Warwick Medical School Dean Yvonne Carter has warned “much more needs to be done” in identifying and protecting children suffering from abuse or neglect. Professor Carter made the statement when she delivered The William Pickles Lecture 2006 at the Royal College of General Practitioners. Her lecture, entitled Lessons from the past, learning from the future, has now been published in the March 2007 issue of British Journal of General Practice.
Professor Carter said that although lots of changes had been made in recent years within primary care to protect children, three major challenges lie ahead for the profession. She said: “Firstly, there is an urgent need to improve the evidence-base for child protection decision making (eg at present there is a dearth of consensus on the precise ageing of bruises). Secondly, we must restore public and professional confidence in child protection work. Finally we must all work together to ensure that the protection of children is recognised as a key responsibility for health professionals.”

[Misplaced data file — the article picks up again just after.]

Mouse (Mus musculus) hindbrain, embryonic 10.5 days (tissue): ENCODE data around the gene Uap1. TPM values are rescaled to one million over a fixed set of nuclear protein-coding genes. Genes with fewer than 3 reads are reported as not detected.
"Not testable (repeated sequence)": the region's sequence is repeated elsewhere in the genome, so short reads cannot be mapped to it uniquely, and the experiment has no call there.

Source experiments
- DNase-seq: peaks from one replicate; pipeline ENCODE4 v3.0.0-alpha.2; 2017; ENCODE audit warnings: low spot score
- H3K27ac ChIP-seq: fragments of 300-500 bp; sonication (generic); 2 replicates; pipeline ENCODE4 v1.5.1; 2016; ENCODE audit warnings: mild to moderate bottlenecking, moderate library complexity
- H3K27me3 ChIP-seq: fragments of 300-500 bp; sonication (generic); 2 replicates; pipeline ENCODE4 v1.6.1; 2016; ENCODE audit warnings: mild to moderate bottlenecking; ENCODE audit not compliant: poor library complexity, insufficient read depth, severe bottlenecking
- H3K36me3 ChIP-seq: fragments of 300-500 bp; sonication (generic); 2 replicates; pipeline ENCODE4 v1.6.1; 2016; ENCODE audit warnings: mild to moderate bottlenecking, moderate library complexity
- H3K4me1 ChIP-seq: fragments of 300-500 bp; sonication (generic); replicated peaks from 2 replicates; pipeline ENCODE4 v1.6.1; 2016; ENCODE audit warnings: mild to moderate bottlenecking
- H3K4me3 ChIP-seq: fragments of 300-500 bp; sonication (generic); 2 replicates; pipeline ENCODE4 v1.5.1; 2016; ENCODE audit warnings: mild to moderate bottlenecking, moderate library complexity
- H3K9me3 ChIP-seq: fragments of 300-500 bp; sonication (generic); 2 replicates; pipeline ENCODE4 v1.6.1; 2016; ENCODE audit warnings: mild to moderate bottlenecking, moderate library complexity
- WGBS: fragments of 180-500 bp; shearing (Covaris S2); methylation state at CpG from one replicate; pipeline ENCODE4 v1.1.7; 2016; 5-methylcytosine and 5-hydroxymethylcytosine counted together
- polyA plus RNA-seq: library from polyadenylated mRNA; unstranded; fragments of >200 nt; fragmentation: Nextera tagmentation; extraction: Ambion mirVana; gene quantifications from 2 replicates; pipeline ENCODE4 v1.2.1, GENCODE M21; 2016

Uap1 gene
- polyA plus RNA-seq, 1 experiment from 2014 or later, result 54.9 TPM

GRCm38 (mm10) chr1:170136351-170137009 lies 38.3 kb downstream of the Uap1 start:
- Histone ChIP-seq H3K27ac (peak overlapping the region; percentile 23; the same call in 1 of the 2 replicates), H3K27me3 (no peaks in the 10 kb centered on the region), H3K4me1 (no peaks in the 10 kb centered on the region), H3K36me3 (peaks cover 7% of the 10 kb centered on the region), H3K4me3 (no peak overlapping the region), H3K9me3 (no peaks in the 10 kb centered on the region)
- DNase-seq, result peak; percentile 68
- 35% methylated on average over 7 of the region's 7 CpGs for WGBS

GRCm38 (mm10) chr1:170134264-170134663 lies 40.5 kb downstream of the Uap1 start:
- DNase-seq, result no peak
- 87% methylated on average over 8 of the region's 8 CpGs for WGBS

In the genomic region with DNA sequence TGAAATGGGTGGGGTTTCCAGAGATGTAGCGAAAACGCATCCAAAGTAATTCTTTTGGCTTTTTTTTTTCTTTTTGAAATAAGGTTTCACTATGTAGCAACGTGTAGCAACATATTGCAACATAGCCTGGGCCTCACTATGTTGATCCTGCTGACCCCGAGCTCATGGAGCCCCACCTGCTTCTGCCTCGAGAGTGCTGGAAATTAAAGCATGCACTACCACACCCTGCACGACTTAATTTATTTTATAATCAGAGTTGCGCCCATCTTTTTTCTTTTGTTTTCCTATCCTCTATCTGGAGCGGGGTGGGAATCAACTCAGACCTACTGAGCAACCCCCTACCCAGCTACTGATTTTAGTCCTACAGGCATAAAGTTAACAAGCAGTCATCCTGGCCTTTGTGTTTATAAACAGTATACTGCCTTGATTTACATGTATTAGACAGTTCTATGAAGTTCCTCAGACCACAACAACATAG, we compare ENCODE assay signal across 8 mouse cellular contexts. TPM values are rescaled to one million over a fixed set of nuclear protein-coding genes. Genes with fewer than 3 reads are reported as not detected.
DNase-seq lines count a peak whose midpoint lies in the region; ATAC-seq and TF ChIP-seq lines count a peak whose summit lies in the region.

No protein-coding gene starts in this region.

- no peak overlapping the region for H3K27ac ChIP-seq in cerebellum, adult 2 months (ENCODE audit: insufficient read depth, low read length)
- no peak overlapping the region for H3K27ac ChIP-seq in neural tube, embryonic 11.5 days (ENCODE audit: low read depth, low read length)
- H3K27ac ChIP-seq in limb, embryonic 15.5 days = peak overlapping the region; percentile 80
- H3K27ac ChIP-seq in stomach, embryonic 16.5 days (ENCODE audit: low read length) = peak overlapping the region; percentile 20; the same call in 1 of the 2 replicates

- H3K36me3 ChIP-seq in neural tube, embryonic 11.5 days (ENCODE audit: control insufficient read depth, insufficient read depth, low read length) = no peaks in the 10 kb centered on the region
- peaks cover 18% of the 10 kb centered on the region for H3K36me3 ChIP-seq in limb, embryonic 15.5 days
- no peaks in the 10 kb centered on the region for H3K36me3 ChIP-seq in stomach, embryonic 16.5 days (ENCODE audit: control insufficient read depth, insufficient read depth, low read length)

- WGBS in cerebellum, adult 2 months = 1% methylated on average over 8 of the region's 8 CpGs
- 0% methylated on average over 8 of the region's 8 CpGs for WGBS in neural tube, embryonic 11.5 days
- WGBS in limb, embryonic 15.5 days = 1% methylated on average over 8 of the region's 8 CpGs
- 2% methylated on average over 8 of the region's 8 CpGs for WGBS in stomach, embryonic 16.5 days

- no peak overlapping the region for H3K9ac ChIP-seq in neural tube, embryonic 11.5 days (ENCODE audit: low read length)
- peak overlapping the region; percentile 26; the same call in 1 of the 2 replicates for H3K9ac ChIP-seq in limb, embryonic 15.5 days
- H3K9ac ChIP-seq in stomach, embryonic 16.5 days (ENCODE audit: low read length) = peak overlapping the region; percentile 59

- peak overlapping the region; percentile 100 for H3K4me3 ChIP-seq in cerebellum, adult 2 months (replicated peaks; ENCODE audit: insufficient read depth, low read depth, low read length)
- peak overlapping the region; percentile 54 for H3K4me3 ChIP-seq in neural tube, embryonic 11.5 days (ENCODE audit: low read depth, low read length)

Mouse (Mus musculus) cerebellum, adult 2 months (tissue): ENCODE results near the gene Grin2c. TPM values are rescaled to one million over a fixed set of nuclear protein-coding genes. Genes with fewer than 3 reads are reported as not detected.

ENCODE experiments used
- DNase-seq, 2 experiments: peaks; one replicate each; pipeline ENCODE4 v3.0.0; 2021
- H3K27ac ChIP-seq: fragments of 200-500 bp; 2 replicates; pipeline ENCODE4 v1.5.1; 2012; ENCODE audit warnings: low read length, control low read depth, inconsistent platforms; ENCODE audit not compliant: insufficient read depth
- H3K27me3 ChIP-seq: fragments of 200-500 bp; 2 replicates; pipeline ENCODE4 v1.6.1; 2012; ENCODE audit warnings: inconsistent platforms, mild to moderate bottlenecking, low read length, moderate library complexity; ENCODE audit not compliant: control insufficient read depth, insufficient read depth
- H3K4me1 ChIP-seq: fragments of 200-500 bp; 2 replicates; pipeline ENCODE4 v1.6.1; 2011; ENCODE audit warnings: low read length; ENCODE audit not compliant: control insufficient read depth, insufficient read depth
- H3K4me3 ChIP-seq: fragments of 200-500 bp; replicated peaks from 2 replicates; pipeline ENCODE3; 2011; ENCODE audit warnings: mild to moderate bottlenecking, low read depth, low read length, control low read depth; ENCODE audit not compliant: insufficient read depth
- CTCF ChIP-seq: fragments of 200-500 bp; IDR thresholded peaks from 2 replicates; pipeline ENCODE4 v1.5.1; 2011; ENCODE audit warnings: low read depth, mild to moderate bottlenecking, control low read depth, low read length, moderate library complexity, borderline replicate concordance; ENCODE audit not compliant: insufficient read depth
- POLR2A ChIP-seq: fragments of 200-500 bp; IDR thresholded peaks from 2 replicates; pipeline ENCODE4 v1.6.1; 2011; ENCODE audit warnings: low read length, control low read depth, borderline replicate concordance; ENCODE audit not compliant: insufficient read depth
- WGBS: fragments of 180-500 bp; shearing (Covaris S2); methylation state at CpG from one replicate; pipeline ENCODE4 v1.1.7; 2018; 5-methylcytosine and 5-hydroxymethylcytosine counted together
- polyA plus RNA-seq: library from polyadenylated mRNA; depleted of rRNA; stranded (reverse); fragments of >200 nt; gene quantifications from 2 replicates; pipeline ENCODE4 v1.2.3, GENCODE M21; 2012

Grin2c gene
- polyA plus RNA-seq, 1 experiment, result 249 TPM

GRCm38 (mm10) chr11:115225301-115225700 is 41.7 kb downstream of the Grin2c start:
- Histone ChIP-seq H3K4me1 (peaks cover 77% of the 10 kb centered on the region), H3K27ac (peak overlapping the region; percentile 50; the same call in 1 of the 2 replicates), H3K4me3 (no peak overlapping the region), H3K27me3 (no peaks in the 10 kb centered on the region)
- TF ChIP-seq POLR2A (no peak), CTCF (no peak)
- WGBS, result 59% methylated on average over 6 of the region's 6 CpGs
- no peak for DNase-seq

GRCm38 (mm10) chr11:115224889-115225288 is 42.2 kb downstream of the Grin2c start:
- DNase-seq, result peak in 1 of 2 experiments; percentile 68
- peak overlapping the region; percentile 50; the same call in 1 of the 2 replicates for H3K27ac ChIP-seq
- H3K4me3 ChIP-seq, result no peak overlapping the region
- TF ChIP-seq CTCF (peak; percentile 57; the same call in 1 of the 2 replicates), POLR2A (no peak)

During the lecture Professor Carter also noted that since 1945 there have been at least 70 public inquiries into serious cases of child abuse in the UK. She hoped the lecture would give GPs an appetite to learn more about the subject of child protection and be inspired to continue this valuable role in general practice and primary care. She added: “Some doctors feel that child protection work is the prime responsibility of other professionals such as social workers and specialist paediatricians… the most relevant issue is the lack of awareness of child protection issues and inadequate training.”